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So you say you know your customers…

21st Jan 2015

Honestly? Do you? When was the last time you asked your customers a question, posed with the sole intention of improving your product or service offering? We would all like to know exactly what our customers want and what they think and yet we are adept at side-stepping the obvious sometimes. We simply need to ask the question.

If you don’t regularly survey your customers then please make this your resolution. Surveying your customers is a great way to learn how to better please them, giving you the impetus and the know-how to improve on overall delivery from the quality of your products and services to how better to present the same.

 You can learn so much by going direct to your customers including what their perception of you and your brand is and what areas of your business need improving. Your customers are the very lifeblood of your business and what they want should shape the direction your business moves in – it should be absolutely crucial to you to know what they want.

So, how best to do it?

Have a clear objective before proceeding with any surveys. Know exactly what the goal is - ie. What you hope to achieve by asking the questions – and form your questions accordingly. You should then share your objective with the intended participants so that they know why you are asking for the information. You can outline to them how you hope that, by giving the information, they will receive some benefit as it will ultimately help you to improve your offering and make it more relevant. They should then, hopefully, be more willing to complete the survey.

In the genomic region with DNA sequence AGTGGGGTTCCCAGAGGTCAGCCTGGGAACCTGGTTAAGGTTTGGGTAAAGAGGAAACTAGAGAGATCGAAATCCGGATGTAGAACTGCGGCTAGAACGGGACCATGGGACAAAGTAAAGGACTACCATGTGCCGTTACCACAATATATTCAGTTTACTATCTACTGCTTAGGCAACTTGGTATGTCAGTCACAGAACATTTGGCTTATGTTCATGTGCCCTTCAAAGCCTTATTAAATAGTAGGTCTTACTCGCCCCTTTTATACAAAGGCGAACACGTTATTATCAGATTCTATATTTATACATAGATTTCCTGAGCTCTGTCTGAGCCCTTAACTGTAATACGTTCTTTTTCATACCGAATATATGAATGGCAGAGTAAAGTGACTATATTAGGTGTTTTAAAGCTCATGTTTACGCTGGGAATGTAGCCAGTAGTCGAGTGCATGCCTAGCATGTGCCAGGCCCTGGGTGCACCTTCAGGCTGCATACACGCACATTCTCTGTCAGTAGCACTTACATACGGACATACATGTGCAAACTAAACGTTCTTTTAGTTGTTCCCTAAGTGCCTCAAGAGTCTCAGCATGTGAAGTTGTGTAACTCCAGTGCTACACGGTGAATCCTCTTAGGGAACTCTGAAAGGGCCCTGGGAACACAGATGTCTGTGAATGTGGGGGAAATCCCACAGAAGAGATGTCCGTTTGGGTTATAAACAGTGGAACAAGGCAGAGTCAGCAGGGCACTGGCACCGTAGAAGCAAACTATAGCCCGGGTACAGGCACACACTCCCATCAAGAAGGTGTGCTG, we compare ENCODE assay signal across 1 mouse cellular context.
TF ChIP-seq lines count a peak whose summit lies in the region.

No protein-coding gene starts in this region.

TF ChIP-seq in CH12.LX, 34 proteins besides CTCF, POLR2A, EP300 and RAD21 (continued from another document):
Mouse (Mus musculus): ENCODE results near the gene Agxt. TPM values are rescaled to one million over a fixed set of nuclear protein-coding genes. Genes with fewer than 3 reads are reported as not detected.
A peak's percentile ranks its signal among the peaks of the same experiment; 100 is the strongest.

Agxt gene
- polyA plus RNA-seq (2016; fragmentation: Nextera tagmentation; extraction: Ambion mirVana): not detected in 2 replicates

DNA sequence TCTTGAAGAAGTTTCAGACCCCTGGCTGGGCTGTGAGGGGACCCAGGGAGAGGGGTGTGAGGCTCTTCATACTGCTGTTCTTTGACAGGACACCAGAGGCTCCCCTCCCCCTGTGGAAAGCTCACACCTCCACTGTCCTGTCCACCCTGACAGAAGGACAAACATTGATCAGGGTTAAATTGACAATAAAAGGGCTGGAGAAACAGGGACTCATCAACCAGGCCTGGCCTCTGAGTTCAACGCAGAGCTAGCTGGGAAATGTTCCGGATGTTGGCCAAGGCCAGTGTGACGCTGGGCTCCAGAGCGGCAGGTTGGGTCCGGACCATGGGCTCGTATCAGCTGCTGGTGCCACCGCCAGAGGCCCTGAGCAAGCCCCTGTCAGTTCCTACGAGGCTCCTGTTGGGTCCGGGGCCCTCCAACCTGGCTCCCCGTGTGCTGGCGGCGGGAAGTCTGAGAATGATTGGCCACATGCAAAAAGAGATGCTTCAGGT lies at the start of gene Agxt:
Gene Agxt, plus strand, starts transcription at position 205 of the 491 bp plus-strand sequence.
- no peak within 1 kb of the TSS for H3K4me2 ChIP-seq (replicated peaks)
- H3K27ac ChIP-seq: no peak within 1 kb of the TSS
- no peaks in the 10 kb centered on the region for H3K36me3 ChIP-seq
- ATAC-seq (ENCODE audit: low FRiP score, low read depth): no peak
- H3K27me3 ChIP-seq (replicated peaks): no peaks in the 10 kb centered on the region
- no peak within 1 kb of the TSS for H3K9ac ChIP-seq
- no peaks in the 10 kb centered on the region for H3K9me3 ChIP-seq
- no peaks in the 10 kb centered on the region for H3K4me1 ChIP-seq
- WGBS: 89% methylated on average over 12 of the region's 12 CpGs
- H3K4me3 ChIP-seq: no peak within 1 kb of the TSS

Keep the invitation to participate in the survey short and to the point. Tell the would-be respondent what you want him or her to do and how long it will take them to do it. You have to manage expectation. If you tell them a survey will take two minutes when, in fact, it will take 20, you’re just going to annoy and alienate them. At best, they’ll give up half way through. Worse case scenario, they won’t believe anything you say again and will give you and your brand a wide berth in the future.

Formulate clear, non-technical questions that are easy to immediately understand and that are not repetitive. Nobody wants to give what appears to be the same information twice, it just appears sloppy and lazy and you’re wasting time.

When you have the information, make sure you use it ! Respond to the participants addressing any dissatisfaction and notifying the relevant parties in your company of their comments. Similarly, engage with them if they have praised you, thanking them for the feedback and assuring them that you will continue to build on this good record.

A final cautionary note: Don’t damage the relationship by over-surveying your customers and inundating them with constant requests for feedback as these requests will eventually get ignored. It’s far harder to win back attention that you’ve lost than it is to get it in the first place.

 For more tips on customer surveys, drop us a line or give us a call on 0161 870 8194.